This story includes details about the impacts of climate change that may be difficult for some readers. If you are feeling overwhelmed by this crisis situation here is a list of resources on how to cope with fears and feelings about the scope and pace of the climate crisis.
A new study has found that the risk of a virus crossing species in one of the Arctic’s largest lakes could be increasing with glacier melt.
A research team from the University of Ottawa came to this tentative conclusion after gathering genetic data from sediment and soil from and around Lake Hazen on Ellesmere Island in Nunavut. Using an algorithm developed by a separate team, the researchers assessed “the chance of coevolution or symbiosis amongst unrelated organisms,” writes The New Scientist.
The results showed that the risk of viral spillover was “higher in lake samples nearer to the point where larger tributaries—carrying more meltwater from nearby glaciers—flow into the lake.”
Noting that the algorithm wasn’t able to reveal the mechanism behind the increased spillover risk, co-author Stéphane Aris-Brosou said one possibility is that “extra run-off simply increases the mixing of species because their local environment is disturbed, physically bringing together viruses and potential new hosts that wouldn’t otherwise encounter each other.”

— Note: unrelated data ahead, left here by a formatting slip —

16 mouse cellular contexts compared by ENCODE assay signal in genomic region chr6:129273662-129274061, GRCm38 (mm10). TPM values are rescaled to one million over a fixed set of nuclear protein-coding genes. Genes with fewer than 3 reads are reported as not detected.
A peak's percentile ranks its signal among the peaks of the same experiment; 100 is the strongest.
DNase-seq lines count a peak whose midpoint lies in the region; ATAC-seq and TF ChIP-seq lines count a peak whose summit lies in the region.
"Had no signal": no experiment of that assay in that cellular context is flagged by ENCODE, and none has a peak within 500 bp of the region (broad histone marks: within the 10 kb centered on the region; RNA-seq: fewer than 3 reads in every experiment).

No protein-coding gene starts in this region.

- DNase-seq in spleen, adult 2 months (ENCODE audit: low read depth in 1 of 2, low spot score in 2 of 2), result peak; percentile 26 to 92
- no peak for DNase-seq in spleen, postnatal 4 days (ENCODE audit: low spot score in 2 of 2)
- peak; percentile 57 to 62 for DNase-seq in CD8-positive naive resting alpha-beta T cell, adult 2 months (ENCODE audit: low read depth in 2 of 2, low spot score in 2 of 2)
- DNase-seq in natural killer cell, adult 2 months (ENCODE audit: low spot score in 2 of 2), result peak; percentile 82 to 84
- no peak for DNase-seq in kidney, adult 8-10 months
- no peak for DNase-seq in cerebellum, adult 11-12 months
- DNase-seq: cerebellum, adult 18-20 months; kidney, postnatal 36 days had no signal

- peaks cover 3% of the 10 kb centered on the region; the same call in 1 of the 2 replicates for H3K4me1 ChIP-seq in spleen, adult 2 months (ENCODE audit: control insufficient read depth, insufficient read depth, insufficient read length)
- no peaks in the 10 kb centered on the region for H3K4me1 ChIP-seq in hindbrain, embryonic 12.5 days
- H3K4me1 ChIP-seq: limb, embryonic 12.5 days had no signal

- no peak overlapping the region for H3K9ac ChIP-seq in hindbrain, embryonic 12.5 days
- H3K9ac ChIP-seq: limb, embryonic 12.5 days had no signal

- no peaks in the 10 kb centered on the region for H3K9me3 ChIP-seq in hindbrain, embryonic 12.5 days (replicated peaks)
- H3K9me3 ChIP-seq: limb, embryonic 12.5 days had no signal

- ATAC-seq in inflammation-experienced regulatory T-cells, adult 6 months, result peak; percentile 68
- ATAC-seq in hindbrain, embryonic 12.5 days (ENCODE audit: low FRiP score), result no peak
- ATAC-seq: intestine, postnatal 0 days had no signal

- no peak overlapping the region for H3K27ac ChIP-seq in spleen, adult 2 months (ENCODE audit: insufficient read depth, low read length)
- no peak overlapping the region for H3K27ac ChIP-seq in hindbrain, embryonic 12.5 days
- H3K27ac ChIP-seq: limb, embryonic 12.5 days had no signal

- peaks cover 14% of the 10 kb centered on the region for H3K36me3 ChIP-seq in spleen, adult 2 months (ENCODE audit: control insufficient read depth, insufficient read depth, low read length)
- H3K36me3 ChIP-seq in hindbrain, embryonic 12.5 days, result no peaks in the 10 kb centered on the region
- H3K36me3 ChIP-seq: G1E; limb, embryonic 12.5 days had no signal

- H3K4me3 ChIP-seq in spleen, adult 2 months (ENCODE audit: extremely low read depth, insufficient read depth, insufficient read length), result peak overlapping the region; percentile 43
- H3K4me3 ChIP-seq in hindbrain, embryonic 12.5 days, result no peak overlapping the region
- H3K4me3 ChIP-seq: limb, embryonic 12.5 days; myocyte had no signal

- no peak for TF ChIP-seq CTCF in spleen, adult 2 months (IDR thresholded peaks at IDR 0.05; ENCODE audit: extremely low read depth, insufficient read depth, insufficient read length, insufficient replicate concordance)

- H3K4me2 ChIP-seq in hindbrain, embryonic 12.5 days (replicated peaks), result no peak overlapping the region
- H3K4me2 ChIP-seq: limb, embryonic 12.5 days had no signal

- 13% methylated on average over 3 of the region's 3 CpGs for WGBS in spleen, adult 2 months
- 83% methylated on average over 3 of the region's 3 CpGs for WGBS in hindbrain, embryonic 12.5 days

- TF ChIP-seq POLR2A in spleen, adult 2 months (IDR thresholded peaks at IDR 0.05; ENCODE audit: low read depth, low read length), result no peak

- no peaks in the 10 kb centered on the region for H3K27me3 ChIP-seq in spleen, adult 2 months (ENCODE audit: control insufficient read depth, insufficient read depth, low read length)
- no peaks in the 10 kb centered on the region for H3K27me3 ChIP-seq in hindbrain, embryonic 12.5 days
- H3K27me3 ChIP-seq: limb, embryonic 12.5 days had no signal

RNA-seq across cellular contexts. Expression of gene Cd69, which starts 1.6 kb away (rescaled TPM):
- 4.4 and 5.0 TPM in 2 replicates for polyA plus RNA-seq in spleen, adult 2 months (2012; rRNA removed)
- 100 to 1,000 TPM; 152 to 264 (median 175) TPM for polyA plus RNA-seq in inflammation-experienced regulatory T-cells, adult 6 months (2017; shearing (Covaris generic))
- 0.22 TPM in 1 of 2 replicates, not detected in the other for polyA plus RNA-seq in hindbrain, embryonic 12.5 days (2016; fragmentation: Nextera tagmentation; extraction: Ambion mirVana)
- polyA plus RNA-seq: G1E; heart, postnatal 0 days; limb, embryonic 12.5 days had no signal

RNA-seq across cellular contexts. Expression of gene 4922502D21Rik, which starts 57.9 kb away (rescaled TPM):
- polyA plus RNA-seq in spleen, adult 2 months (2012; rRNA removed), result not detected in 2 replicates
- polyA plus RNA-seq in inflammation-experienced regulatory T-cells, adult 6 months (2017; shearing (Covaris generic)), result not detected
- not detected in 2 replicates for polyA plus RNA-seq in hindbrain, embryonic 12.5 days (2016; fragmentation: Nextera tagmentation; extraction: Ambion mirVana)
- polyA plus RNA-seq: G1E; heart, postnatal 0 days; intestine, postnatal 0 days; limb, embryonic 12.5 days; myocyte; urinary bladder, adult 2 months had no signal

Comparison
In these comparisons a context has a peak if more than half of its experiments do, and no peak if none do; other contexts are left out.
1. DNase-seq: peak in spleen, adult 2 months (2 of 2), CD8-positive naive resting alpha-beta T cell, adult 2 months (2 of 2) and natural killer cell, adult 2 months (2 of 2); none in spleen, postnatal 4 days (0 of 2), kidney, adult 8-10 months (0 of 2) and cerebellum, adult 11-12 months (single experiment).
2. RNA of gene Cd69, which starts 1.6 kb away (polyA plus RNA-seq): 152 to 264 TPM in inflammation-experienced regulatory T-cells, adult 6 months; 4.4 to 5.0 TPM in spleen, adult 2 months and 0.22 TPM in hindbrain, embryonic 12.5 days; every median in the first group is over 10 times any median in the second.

Lead author Audrée Lemieux was swift to caution that her team isn’t in the business of predicting pandemics. “Our main finding is we show that, for this specific lake, the spillover risk increases with the melting of glaciers,” she said.
But while a scarcity of “bridge vectors”—creatures like mosquitoes that act as conduits for viruses—means that there is a low risk today of infectious diseases emerging out of the Arctic, Lemieux added, this happy situation stands to change as global heating accelerates, making the poles far more hospitable to far more creatures.